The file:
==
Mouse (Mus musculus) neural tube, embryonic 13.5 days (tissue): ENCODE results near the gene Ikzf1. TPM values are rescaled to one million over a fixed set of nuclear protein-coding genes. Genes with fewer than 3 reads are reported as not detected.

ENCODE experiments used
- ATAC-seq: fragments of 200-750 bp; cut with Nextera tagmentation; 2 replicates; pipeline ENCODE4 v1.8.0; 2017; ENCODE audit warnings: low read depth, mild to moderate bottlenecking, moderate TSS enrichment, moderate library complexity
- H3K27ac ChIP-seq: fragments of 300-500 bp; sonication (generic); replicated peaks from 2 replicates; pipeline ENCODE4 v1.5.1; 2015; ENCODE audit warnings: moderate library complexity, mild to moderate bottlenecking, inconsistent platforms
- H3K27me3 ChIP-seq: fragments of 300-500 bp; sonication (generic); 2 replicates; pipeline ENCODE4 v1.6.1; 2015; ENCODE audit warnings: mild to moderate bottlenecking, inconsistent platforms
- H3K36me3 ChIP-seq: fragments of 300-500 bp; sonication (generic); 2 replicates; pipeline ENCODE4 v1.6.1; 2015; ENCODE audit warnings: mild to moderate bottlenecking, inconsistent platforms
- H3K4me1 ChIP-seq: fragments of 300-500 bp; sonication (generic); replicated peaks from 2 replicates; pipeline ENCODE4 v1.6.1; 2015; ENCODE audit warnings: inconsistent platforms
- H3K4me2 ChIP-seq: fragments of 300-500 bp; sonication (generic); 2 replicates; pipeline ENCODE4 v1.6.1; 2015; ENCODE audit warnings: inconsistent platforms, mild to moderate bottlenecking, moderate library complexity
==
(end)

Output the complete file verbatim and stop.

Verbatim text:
Mouse (Mus musculus) neural tube, embryonic 13.5 days (tissue): ENCODE results near the gene Ikzf1. TPM values are rescaled to one million over a fixed set of nuclear protein-coding genes. Genes with fewer than 3 reads are reported as not detected.

ENCODE experiments used
- ATAC-seq: fragments of 200-750 bp; cut with Nextera tagmentation; 2 replicates; pipeline ENCODE4 v1.8.0; 2017; ENCODE audit warnings: low read depth, mild to moderate bottlenecking, moderate TSS enrichment, moderate library complexity
- H3K27ac ChIP-seq: fragments of 300-500 bp; sonication (generic); replicated peaks from 2 replicates; pipeline ENCODE4 v1.5.1; 2015; ENCODE audit warnings: moderate library complexity, mild to moderate bottlenecking, inconsistent platforms
- H3K27me3 ChIP-seq: fragments of 300-500 bp; sonication (generic); 2 replicates; pipeline ENCODE4 v1.6.1; 2015; ENCODE audit warnings: mild to moderate bottlenecking, inconsistent platforms
- H3K36me3 ChIP-seq: fragments of 300-500 bp; sonication (generic); 2 replicates; pipeline ENCODE4 v1.6.1; 2015; ENCODE audit warnings: mild to moderate bottlenecking, inconsistent platforms
- H3K4me1 ChIP-seq: fragments of 300-500 bp; sonication (generic); replicated peaks from 2 replicates; pipeline ENCODE4 v1.6.1; 2015; ENCODE audit warnings: inconsistent platforms
- H3K4me2 ChIP-seq: fragments of 300-500 bp; sonication (generic); 2 replicates; pipeline ENCODE4 v1.6.1; 2015; ENCODE audit warnings: inconsistent platforms, mild to moderate bottlenecking, moderate library complexity